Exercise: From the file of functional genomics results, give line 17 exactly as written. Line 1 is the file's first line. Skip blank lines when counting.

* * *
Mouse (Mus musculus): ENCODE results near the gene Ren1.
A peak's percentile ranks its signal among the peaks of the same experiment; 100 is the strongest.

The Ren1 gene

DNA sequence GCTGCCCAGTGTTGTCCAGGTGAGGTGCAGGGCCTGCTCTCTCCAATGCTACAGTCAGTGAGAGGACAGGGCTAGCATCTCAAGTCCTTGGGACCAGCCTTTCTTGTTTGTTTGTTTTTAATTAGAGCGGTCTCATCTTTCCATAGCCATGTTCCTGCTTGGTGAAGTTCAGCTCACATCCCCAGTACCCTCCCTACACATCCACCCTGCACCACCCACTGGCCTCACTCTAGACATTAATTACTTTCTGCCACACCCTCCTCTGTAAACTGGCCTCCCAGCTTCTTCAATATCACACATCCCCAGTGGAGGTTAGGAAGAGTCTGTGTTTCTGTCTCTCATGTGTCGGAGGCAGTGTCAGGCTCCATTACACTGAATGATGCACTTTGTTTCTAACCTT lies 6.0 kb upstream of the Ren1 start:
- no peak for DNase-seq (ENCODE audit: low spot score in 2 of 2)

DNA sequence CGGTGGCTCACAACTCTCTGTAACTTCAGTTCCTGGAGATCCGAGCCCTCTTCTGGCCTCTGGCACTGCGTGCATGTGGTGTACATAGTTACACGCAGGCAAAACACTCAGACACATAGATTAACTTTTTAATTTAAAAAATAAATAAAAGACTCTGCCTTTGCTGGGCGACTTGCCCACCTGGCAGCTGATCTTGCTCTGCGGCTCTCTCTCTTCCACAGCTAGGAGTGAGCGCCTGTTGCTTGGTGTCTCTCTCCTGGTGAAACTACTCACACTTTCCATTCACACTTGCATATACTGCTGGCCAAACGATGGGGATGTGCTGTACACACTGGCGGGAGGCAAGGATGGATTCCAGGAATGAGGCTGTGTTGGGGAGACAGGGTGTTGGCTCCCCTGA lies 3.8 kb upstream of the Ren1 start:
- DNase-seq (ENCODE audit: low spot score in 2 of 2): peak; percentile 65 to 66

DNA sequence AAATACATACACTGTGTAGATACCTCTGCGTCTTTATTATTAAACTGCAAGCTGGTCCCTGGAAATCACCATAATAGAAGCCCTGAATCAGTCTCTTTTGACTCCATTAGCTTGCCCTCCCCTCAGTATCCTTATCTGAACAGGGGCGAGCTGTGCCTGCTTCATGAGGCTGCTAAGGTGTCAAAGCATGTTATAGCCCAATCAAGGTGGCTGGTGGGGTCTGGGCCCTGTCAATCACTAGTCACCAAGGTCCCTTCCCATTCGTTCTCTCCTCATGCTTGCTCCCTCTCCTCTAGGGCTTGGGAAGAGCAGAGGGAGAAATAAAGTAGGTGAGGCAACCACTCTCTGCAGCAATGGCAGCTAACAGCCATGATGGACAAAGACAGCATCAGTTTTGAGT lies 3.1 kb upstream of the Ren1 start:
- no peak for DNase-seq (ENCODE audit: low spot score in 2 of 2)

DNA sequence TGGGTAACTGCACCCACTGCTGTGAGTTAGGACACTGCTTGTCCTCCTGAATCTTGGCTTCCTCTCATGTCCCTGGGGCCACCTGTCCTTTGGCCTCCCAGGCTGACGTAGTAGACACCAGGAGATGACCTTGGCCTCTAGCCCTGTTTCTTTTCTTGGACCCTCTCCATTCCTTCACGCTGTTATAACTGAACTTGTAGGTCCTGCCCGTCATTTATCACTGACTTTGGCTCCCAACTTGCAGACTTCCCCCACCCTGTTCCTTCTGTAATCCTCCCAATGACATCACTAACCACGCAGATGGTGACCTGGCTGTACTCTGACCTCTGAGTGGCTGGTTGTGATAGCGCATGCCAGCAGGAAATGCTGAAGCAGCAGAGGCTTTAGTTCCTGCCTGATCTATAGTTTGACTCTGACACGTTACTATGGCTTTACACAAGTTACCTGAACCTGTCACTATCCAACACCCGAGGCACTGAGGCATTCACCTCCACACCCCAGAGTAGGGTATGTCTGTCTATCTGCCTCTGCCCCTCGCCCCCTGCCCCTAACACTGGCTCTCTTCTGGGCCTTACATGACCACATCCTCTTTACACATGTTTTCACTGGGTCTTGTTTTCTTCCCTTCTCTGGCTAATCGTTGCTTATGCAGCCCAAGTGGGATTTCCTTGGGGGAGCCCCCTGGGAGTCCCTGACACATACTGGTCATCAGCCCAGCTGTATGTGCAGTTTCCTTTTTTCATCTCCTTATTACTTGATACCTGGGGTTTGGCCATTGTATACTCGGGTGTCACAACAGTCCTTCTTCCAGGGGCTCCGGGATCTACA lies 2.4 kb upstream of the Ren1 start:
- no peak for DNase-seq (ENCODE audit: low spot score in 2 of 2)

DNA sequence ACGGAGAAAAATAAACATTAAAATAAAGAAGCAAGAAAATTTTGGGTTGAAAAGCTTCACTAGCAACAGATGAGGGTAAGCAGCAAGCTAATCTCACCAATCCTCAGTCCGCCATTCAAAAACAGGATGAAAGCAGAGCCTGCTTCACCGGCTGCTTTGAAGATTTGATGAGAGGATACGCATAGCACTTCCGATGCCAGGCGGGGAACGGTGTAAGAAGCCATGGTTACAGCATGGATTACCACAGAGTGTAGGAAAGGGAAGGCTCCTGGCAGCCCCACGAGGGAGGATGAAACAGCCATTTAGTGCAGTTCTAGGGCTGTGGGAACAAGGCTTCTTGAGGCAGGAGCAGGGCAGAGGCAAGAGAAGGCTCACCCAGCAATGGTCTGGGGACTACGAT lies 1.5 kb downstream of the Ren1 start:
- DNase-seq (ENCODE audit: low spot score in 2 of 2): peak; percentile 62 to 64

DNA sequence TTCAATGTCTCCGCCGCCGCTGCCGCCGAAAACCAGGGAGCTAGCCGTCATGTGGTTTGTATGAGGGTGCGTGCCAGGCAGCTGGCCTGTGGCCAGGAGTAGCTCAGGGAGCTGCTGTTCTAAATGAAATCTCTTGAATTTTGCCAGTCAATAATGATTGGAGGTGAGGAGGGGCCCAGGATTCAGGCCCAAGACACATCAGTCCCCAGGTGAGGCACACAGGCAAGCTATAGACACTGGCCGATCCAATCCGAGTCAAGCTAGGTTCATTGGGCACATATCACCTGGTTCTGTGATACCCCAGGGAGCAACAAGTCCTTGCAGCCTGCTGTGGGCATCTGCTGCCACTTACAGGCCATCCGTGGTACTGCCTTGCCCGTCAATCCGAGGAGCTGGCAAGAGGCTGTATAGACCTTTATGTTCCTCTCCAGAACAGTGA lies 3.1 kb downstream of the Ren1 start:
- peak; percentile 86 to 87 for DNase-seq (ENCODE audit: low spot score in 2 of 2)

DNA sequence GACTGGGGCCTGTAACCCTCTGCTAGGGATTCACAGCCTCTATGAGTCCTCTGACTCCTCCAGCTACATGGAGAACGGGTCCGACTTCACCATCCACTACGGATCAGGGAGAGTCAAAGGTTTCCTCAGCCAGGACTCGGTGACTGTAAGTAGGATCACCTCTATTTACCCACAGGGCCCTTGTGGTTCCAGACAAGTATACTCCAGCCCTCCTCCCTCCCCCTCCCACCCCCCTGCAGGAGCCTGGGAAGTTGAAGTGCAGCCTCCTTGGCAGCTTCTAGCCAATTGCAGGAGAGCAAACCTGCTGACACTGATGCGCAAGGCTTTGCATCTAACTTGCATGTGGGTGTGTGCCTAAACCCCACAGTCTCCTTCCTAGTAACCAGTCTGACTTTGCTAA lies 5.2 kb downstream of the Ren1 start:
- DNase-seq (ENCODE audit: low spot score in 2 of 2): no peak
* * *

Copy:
- DNase-seq (ENCODE audit: low spot score in 2 of 2): no peak